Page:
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Kia Rio
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Some automakers spit out sub-compact models as if being shot from a Pez dispenser. Kia takes a different approach in producing its well-appointed Rio sedan and Rio 5-door hatchback editions with lots of care and attention, and it shows.

Drivetrain
A 138-horsepower four-cylinder likes to play; a six-speed manual transmission or optional six-speed automatic, it’s your call.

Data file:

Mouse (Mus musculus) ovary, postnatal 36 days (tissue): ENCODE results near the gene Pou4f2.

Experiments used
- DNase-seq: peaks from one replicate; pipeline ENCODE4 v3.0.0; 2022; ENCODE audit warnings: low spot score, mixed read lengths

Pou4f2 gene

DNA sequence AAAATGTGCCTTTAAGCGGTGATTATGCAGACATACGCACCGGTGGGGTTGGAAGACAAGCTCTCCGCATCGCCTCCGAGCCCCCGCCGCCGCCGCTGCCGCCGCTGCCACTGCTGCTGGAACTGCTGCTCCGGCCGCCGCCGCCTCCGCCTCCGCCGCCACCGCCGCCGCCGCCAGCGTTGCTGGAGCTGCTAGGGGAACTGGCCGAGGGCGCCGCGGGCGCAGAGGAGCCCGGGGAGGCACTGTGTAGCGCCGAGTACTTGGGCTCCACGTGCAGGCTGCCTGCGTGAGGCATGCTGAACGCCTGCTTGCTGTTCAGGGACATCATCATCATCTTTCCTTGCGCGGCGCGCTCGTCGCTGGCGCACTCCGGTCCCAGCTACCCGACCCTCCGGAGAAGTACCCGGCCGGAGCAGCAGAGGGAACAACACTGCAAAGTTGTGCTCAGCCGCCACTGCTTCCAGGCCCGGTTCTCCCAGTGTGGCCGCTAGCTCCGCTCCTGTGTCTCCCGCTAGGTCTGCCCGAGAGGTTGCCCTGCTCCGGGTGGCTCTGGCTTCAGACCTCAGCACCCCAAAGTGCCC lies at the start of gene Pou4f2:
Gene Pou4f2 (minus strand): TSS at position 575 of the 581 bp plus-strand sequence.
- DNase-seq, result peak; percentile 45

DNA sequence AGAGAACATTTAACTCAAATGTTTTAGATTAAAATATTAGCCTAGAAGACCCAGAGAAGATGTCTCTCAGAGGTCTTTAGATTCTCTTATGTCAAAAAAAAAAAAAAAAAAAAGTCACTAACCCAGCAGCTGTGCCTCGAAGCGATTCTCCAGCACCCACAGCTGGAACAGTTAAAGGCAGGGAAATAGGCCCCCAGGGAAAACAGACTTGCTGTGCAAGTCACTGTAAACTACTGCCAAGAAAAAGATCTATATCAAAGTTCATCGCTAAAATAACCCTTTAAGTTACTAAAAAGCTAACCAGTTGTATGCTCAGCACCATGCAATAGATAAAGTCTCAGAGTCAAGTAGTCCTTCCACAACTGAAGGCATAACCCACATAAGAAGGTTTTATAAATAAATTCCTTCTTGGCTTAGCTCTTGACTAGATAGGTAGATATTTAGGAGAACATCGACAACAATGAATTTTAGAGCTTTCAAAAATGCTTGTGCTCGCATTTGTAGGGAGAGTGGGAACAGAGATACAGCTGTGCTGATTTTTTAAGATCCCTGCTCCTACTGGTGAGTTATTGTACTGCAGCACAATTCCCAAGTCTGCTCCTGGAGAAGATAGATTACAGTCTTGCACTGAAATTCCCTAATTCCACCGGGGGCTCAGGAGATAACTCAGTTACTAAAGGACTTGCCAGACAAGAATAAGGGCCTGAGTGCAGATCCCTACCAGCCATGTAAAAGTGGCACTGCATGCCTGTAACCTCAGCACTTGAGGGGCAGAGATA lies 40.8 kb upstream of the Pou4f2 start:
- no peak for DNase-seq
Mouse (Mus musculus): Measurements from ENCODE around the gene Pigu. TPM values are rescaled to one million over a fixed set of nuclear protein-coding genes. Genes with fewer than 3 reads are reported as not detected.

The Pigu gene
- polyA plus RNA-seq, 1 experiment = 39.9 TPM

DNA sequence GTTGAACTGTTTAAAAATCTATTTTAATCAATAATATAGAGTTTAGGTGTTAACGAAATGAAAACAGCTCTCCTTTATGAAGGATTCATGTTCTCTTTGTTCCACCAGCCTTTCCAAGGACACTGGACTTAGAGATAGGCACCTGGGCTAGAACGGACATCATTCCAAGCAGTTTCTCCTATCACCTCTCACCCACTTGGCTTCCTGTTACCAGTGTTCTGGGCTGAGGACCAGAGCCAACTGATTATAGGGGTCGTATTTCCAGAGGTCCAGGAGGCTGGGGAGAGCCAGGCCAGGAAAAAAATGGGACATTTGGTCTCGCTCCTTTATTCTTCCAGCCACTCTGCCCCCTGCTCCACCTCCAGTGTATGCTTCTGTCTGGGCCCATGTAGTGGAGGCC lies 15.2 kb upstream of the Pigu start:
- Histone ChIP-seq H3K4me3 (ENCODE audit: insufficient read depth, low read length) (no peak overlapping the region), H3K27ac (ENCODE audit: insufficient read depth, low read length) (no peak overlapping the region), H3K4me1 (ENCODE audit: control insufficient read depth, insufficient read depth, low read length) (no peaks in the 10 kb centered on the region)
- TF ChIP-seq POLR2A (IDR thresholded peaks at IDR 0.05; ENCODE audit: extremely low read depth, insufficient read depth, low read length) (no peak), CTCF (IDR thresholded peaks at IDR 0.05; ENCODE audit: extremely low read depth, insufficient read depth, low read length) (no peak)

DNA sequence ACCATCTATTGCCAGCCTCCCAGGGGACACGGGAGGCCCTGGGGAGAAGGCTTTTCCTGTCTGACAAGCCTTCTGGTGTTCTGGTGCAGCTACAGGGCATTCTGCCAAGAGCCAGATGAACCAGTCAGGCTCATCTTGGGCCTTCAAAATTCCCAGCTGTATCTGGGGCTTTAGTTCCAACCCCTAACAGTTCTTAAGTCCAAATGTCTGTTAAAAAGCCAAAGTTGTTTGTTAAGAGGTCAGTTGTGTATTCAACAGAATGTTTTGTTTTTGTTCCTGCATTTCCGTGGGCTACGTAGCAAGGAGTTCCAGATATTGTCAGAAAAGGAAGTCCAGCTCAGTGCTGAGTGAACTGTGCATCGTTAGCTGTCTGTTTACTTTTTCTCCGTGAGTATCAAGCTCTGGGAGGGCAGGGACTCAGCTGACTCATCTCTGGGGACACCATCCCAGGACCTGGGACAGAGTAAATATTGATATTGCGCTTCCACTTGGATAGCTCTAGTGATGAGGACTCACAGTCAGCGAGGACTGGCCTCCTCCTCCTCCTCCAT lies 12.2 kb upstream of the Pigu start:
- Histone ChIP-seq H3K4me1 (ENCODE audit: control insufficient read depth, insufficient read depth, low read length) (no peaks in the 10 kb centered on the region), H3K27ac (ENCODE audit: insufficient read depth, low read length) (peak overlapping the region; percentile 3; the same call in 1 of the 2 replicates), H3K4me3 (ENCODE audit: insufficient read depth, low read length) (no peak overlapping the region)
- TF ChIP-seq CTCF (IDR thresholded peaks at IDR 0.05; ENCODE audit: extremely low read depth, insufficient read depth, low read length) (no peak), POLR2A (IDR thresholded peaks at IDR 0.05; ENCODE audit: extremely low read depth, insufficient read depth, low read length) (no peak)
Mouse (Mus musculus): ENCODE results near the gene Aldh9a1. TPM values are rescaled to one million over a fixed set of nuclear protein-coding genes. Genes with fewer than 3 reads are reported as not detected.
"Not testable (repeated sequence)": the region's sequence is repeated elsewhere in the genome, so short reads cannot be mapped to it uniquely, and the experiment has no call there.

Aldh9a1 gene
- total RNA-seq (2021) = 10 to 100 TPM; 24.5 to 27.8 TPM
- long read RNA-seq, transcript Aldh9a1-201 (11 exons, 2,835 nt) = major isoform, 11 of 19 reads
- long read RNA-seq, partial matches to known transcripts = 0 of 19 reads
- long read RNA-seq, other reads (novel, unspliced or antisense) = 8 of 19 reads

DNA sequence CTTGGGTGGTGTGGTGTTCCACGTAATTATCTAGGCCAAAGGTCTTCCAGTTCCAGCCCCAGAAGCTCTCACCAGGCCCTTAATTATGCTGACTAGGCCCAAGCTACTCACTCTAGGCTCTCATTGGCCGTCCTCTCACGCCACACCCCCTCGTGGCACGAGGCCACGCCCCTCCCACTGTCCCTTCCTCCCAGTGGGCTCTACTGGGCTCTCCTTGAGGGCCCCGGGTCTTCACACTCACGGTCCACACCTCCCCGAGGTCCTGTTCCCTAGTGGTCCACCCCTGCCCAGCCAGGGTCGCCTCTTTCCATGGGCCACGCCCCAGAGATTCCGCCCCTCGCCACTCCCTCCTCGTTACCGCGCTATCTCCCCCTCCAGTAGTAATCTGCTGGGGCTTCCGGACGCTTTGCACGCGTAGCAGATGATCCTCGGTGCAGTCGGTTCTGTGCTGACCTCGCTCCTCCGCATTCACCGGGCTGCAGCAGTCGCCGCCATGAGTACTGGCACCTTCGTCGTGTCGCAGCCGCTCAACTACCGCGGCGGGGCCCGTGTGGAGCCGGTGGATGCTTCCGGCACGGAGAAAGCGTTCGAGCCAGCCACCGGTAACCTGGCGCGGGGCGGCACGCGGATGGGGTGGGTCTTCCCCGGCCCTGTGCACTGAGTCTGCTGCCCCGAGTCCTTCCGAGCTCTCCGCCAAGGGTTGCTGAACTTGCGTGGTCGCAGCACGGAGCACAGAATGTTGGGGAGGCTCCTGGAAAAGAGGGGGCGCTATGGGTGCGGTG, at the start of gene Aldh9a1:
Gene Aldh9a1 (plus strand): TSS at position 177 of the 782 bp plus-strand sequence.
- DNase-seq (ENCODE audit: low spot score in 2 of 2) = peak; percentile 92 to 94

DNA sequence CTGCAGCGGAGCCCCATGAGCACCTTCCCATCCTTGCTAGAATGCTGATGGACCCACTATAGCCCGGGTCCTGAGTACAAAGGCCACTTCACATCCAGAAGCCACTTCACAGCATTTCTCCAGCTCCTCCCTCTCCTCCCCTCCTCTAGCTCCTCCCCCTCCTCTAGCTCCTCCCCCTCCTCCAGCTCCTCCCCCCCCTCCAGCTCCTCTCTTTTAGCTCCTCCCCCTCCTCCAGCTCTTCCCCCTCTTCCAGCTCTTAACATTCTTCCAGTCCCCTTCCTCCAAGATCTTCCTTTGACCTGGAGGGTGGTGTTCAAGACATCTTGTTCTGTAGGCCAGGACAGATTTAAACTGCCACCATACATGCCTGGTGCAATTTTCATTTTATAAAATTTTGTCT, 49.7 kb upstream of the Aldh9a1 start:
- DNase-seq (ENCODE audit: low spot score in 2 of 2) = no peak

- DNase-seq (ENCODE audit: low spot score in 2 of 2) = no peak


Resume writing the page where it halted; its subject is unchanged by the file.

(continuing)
The Rio, along with its close relative Hyundai Accent (Hyundai and Kia are both part of a Korea-based conglomerate) are tasked with providing well turned-out entry-level cars that are fun to drive. A big part of that fun comes from their non-claustrophobic interiors that are enclosed in sheetmetal that’s stylish without being overly trendy. For the Rio sedan and 5-door models, that attention to detail extends to the dashboard layout that’s clearly presented and, due to the absence of hard plastic surfaces, is far richer looking than you would expect. The air conditioning, rear-window heat and ventilation toggle switches are a particularly nice touch. The standard 1.6-liter four-cylinder engine produces 138 horsepower and 123 pound-feet of torque, which works out just fine in a light 2,500-pound vehicle. All Rios come with six-speed manual transmissions or optional six-speed automatics. To help save fuel dollars, automatic-equipped cars can be ordered with what Kia calls Idle Stop and Go (ISG). This feature shuts off the engine after the Rio comes to a complete stop, then instantly fires it up once the brake pedal is released. ISG is part of an Eco Dynamics Package that includes a special alternator that disengages under high engine load (such as when heading up hill) for reduced power loss and improved fuel performance. Kia claims overall fuel consumption is reduced by about three percent with ISG. That’s not much, but every little bit helps as the Rio is rated at 27 mpg in the city and 37 mpg highway (with either standard or automatic transmissions). The base Rio LX with the manual gearbox is somewhat light in the content department, but the mid-range EX includes air conditioning, plus lots of power-operated and convenience accessories. The top-end SX adds fancier interior trim, 17-inch wheels (15-inchers are standard), LED running lamps in place of the standard four-bulb units, and a voice-activated audio/communications package with backup camera. The SX can also be outfitted with leather-covered seats, keyless start and a navigation system.